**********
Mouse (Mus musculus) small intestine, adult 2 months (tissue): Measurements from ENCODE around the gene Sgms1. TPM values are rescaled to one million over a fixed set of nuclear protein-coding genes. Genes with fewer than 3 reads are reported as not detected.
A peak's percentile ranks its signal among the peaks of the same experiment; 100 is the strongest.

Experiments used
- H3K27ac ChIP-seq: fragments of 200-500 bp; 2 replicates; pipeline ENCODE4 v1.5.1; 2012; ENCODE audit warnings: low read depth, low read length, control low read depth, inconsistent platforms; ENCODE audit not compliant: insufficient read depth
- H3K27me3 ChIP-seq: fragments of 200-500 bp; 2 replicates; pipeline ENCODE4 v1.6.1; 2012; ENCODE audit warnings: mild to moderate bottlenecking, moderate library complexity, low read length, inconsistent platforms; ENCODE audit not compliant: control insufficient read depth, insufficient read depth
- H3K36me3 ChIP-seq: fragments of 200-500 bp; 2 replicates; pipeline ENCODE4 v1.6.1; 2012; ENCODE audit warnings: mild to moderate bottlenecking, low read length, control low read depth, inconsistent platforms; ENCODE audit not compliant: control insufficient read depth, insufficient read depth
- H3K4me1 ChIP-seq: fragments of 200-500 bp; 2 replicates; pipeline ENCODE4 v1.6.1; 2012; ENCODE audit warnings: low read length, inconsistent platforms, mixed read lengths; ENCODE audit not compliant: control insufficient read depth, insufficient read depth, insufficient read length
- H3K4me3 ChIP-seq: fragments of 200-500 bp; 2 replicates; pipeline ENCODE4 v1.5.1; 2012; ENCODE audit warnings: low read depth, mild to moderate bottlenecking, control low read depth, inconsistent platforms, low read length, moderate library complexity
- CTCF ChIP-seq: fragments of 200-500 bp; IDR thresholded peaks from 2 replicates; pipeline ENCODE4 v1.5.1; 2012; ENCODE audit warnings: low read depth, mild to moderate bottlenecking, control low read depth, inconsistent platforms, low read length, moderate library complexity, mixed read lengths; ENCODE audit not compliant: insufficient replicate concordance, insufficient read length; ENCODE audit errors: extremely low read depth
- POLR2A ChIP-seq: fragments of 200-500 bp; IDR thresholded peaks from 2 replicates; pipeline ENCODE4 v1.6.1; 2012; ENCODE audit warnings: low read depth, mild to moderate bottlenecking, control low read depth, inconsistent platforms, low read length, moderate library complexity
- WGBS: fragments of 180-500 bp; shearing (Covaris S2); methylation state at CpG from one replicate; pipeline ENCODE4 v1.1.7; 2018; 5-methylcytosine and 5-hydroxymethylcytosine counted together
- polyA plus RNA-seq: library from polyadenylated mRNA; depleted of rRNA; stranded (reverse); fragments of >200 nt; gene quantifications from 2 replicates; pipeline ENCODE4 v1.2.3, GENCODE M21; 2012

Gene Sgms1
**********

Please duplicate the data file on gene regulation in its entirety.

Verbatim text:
Mouse (Mus musculus) small intestine, adult 2 months (tissue): Measurements from ENCODE around the gene Sgms1. TPM values are rescaled to one million over a fixed set of nuclear protein-coding genes. Genes with fewer than 3 reads are reported as not detected.
A peak's percentile ranks its signal among the peaks of the same experiment; 100 is the strongest.

Experiments used
- H3K27ac ChIP-seq: fragments of 200-500 bp; 2 replicates; pipeline ENCODE4 v1.5.1; 2012; ENCODE audit warnings: low read depth, low read length, control low read depth, inconsistent platforms; ENCODE audit not compliant: insufficient read depth
- H3K27me3 ChIP-seq: fragments of 200-500 bp; 2 replicates; pipeline ENCODE4 v1.6.1; 2012; ENCODE audit warnings: mild to moderate bottlenecking, moderate library complexity, low read length, inconsistent platforms; ENCODE audit not compliant: control insufficient read depth, insufficient read depth
- H3K36me3 ChIP-seq: fragments of 200-500 bp; 2 replicates; pipeline ENCODE4 v1.6.1; 2012; ENCODE audit warnings: mild to moderate bottlenecking, low read length, control low read depth, inconsistent platforms; ENCODE audit not compliant: control insufficient read depth, insufficient read depth
- H3K4me1 ChIP-seq: fragments of 200-500 bp; 2 replicates; pipeline ENCODE4 v1.6.1; 2012; ENCODE audit warnings: low read length, inconsistent platforms, mixed read lengths; ENCODE audit not compliant: control insufficient read depth, insufficient read depth, insufficient read length
- H3K4me3 ChIP-seq: fragments of 200-500 bp; 2 replicates; pipeline ENCODE4 v1.5.1; 2012; ENCODE audit warnings: low read depth, mild to moderate bottlenecking, control low read depth, inconsistent platforms, low read length, moderate library complexity
- CTCF ChIP-seq: fragments of 200-500 bp; IDR thresholded peaks from 2 replicates; pipeline ENCODE4 v1.5.1; 2012; ENCODE audit warnings: low read depth, mild to moderate bottlenecking, control low read depth, inconsistent platforms, low read length, moderate library complexity, mixed read lengths; ENCODE audit not compliant: insufficient replicate concordance, insufficient read length; ENCODE audit errors: extremely low read depth
- POLR2A ChIP-seq: fragments of 200-500 bp; IDR thresholded peaks from 2 replicates; pipeline ENCODE4 v1.6.1; 2012; ENCODE audit warnings: low read depth, mild to moderate bottlenecking, control low read depth, inconsistent platforms, low read length, moderate library complexity
- WGBS: fragments of 180-500 bp; shearing (Covaris S2); methylation state at CpG from one replicate; pipeline ENCODE4 v1.1.7; 2018; 5-methylcytosine and 5-hydroxymethylcytosine counted together
- polyA plus RNA-seq: library from polyadenylated mRNA; depleted of rRNA; stranded (reverse); fragments of >200 nt; gene quantifications from 2 replicates; pipeline ENCODE4 v1.2.3, GENCODE M21; 2012

Gene Sgms1